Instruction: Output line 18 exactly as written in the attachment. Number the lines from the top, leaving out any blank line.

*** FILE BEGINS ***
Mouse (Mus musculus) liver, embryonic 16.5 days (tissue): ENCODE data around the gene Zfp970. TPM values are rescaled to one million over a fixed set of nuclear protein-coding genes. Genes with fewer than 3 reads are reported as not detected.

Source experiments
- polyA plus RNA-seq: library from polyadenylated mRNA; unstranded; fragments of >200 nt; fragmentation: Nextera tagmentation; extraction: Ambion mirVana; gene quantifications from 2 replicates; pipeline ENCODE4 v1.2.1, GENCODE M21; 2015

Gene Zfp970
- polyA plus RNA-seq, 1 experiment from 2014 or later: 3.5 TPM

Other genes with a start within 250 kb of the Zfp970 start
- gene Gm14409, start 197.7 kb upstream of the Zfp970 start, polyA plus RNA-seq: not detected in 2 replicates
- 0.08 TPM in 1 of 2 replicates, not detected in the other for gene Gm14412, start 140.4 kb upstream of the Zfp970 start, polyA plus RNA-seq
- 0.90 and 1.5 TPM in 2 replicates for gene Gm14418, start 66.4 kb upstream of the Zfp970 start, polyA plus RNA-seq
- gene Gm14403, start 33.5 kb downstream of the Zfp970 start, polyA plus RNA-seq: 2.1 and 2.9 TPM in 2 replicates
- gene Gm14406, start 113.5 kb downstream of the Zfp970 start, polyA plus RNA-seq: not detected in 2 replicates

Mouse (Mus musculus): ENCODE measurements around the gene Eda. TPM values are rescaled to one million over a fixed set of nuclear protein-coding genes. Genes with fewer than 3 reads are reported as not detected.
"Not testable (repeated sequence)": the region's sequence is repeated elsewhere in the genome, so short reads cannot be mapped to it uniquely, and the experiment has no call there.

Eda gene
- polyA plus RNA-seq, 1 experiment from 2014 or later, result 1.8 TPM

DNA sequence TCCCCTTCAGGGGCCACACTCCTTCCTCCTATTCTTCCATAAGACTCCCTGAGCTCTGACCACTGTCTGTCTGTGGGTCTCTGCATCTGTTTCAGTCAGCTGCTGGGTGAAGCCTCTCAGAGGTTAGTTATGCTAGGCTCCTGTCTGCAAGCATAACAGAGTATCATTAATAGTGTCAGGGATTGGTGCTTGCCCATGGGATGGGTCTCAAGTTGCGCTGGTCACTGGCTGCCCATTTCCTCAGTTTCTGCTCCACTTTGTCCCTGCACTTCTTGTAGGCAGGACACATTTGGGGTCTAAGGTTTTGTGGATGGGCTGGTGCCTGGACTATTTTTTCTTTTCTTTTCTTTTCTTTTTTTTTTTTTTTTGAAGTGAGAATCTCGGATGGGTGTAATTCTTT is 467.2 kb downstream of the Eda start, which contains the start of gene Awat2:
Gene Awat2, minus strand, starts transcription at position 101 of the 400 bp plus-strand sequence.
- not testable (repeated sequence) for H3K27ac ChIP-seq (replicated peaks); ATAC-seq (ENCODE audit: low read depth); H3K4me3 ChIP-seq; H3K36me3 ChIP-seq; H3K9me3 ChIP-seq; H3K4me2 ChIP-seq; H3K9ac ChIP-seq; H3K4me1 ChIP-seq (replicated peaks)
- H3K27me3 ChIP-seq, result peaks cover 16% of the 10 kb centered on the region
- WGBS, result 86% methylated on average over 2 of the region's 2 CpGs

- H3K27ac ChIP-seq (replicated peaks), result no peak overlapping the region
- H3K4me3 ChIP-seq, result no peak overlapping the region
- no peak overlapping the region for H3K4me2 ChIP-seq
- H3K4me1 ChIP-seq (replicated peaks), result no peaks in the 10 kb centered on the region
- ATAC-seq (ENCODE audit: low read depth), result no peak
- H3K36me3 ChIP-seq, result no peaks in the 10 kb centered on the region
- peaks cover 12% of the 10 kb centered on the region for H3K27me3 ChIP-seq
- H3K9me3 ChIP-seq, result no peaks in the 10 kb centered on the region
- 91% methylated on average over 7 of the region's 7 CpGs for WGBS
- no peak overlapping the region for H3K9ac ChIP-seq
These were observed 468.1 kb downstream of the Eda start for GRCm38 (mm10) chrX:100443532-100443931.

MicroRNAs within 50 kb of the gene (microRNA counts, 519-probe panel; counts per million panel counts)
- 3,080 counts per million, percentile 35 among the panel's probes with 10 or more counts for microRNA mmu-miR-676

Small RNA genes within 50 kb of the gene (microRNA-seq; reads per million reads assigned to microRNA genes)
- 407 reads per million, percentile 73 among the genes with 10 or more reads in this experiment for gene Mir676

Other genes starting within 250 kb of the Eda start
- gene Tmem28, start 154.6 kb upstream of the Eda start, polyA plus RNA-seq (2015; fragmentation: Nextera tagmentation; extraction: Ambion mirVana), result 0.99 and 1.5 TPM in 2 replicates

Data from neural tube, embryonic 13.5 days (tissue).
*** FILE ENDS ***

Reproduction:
- not testable (repeated sequence) for H3K27ac ChIP-seq (replicated peaks); ATAC-seq (ENCODE audit: low read depth); H3K4me3 ChIP-seq; H3K36me3 ChIP-seq; H3K9me3 ChIP-seq; H3K4me2 ChIP-seq; H3K9ac ChIP-seq; H3K4me1 ChIP-seq (replicated peaks)